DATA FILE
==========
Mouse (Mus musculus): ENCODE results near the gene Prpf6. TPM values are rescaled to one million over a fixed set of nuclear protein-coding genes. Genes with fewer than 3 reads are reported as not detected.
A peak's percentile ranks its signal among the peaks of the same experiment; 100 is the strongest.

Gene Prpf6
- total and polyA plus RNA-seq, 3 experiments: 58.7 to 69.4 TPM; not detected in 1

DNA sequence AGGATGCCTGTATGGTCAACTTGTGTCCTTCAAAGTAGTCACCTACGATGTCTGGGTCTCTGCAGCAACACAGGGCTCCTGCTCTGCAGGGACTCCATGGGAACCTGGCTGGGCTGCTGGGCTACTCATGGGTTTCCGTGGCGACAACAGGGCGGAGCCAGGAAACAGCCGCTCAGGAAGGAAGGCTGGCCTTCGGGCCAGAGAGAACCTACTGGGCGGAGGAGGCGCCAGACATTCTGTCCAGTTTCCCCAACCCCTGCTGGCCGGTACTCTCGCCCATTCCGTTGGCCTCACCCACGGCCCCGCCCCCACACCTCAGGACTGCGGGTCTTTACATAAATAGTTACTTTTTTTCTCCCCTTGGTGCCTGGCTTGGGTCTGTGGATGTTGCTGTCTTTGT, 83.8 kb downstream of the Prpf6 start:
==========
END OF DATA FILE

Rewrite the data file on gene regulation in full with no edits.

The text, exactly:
Mouse (Mus musculus): ENCODE results near the gene Prpf6. TPM values are rescaled to one million over a fixed set of nuclear protein-coding genes. Genes with fewer than 3 reads are reported as not detected.
A peak's percentile ranks its signal among the peaks of the same experiment; 100 is the strongest.

Gene Prpf6
- total and polyA plus RNA-seq, 3 experiments: 58.7 to 69.4 TPM; not detected in 1

DNA sequence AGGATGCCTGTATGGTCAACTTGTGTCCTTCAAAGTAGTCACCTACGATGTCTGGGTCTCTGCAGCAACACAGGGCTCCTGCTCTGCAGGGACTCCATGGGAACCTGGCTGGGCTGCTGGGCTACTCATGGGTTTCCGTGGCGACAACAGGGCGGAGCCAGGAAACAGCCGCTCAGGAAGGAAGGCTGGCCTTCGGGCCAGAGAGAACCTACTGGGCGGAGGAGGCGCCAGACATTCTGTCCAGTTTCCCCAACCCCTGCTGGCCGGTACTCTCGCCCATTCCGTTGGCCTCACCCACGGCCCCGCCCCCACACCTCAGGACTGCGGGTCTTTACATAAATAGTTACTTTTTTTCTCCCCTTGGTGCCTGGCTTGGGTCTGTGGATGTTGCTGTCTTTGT, 83.8 kb downstream of the Prpf6 start: